Sunday, September 28, 2008

The old runaway cable car

The basic plot is this: you're operating a cable car and the brakes fail while going downhill. There is a fork coming up and you can pick to switch to the other line or stay on your current. On your current track are three people who will be hit. On the other is one person. To clear up the inevitable questions: you have no other options except to hit three people or switch and hit one person. They are as generic as people go, so you aren't picking between friends/family and strangers or another race or anything like that. Oh right, and anyone you hit will die.

At first glance it's pretty simple: it's a matter of two evils, one greater, one lesser. Killing one person is less bad than killing three people. In other words: switch to the other track.

But let's look at it some other ways.

For the person on the other track, he is in no danger. His life is safe. Fate rolled the dice and put him on the safe track. From his perspective, switching to hit him is a great injustice. It's as if he dodged a bullet, breathed a sigh of relief, and then it ricocheted into his skull.

For the people on your track, their lives are already gone. What can they say? Kill him instead, we are more people, we are more important, let him die, not us! That seems rather selfish. Imagine further that there is only one person there. He'll still want you to switch tracks, even without the justification of numbers.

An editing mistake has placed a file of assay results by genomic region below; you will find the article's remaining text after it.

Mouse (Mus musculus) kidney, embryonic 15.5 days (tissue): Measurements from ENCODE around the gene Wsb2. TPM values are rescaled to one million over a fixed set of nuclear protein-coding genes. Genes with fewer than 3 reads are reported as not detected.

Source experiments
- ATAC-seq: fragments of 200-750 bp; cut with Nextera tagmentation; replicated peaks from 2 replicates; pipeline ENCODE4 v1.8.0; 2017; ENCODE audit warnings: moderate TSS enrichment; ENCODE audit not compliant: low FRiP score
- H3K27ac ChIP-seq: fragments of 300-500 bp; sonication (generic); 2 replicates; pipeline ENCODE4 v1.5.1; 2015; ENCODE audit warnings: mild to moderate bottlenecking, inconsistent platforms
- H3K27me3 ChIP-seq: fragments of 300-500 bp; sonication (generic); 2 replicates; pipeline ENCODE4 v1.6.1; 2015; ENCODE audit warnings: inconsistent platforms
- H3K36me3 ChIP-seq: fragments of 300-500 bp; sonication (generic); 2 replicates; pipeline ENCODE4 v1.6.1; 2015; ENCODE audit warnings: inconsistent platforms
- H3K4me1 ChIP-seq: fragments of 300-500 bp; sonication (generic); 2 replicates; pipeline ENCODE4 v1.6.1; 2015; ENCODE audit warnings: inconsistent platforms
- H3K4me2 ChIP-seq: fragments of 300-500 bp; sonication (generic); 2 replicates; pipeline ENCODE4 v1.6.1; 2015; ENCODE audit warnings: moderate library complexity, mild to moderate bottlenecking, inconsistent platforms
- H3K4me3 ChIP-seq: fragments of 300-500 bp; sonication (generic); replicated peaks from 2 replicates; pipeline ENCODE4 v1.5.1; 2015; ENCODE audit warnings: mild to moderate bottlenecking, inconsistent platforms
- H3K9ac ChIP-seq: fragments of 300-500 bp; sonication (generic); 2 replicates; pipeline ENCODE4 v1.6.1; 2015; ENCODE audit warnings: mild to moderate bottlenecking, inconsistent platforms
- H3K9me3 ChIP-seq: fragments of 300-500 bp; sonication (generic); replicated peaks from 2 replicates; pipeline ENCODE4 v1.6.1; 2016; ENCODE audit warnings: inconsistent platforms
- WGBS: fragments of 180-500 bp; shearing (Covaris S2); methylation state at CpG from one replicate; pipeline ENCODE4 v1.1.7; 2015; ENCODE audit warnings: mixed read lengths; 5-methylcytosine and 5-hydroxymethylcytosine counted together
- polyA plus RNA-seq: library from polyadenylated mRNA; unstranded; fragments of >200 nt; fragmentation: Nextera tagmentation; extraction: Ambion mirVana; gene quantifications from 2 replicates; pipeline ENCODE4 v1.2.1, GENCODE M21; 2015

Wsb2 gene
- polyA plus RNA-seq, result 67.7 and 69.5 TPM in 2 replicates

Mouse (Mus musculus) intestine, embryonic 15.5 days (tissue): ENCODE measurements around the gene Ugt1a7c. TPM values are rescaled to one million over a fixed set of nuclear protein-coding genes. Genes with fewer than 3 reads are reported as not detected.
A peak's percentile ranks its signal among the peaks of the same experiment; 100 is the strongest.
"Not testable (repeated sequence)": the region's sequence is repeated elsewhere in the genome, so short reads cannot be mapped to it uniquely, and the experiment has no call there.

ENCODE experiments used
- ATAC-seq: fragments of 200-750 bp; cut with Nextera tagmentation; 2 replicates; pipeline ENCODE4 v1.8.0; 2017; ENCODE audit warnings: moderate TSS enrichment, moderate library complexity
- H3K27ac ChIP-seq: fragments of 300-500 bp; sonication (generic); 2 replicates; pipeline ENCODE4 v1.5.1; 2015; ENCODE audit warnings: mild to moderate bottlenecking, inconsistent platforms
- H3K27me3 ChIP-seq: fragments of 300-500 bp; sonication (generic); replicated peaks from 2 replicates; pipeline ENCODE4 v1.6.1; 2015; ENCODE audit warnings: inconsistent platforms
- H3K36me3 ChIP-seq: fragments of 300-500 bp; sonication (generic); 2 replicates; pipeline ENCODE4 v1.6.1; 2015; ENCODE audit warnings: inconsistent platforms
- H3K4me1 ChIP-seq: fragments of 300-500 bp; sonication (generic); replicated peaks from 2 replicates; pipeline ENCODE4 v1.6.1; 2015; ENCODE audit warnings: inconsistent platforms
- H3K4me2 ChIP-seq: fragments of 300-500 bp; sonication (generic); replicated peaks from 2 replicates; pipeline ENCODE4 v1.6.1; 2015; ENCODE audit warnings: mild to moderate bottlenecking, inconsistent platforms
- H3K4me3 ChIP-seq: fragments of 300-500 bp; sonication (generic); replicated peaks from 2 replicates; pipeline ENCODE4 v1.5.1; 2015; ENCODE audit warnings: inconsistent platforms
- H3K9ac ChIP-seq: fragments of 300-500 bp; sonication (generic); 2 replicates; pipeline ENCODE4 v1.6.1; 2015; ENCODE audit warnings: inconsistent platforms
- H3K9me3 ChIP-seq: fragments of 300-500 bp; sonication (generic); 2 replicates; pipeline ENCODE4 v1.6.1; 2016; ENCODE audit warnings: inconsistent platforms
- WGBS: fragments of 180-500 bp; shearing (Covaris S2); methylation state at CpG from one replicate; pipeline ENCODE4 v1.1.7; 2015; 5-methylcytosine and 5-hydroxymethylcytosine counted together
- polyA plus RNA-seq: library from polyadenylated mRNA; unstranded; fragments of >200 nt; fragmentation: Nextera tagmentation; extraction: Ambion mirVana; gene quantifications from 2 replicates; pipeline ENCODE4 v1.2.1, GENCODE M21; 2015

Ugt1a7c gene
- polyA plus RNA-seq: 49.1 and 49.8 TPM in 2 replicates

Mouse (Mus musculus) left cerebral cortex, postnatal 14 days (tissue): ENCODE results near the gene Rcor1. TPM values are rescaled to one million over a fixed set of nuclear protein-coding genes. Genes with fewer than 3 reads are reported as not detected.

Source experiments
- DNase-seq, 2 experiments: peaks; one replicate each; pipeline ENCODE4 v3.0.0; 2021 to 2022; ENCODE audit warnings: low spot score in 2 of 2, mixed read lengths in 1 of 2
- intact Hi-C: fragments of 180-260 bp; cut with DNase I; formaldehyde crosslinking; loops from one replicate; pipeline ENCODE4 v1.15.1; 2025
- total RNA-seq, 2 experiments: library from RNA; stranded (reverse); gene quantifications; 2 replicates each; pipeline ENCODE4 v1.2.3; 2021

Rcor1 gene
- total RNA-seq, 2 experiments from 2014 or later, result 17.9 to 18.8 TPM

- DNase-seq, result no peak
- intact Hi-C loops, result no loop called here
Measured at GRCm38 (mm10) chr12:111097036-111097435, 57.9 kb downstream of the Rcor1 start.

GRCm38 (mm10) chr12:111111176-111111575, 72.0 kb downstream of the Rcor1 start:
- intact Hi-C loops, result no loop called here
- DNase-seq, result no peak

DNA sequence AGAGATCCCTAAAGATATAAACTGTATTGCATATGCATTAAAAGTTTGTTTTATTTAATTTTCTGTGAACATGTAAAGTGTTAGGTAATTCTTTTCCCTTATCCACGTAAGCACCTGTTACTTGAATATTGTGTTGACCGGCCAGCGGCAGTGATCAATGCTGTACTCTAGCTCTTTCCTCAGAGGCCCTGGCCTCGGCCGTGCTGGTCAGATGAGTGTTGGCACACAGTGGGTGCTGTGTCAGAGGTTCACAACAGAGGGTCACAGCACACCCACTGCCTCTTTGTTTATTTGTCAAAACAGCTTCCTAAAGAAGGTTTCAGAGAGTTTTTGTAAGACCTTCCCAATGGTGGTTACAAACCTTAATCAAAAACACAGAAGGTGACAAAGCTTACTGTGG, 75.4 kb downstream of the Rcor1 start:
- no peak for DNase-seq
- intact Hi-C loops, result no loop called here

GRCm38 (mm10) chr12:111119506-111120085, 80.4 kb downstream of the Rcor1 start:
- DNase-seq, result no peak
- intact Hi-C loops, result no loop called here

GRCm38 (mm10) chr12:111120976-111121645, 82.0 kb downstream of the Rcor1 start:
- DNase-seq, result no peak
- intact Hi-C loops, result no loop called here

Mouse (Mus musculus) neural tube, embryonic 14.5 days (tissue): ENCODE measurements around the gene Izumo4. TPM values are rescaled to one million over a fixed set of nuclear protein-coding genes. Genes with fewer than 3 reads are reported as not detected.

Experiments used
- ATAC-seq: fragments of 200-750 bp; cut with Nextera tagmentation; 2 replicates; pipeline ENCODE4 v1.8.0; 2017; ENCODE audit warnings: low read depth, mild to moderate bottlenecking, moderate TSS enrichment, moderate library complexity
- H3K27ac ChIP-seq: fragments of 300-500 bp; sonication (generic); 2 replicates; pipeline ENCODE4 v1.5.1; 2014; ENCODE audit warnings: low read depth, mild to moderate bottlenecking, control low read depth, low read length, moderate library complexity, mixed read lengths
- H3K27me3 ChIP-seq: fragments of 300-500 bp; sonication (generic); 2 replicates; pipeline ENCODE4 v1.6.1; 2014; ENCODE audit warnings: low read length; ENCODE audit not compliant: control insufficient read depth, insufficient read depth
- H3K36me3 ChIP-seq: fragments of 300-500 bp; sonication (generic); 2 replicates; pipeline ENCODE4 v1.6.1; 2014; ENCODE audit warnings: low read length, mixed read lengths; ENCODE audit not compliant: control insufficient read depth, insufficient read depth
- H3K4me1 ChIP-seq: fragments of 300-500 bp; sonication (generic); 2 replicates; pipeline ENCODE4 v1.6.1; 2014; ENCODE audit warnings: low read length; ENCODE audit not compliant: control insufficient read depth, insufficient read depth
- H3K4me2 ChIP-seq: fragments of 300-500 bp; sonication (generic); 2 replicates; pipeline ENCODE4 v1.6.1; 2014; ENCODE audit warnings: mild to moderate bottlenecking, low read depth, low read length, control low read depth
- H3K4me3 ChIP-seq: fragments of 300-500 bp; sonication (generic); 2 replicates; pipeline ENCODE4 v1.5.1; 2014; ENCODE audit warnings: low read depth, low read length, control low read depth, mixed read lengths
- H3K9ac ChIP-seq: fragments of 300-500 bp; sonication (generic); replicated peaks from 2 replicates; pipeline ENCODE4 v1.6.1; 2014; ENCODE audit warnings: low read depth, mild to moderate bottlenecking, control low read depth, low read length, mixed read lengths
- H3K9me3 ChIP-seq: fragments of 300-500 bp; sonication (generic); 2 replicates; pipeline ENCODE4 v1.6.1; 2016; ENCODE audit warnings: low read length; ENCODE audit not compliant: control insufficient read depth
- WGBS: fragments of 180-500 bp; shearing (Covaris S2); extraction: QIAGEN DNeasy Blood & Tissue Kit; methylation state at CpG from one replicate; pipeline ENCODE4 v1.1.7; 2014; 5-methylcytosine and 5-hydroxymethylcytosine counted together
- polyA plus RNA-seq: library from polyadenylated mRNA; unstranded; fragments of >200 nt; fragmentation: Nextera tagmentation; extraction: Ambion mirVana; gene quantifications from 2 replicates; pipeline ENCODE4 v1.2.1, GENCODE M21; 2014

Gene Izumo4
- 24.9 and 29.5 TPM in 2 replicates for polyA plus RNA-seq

Jumping back, let's look at you again. Your choice can be rephrased as killing three through inaction or killing one through action. You choose to kill one or do nothing to save three. Now which sounds worse? Do we attack the people outside the burning build because they don't rush in again to pull out others? In general we're surprisingly tolerant of inaction. But action, that's a big deal, especially when it involves death. Think of historical examples of people who have killed others for a greater good. Stalin is an excellent example, having millions killed to protect the State. Yet despite what he would call great action, we call him a monster. Hitler killed millions of Jews and other 'undesirables' in order to save the German race from being polluted. He too, is a monster.

While a quick check of numbers shows that it makes sense to switch the car to kill one rather than three, from a larger perspective it looks like a horrible thing to do. Society attacks those that kill for the greater good but is merciful to those who do nothing and let fate run its course. Powerful men have switched the cable cars in their nations and become monsters.

Personally, I'd switch the track, but I'd still feel horrible.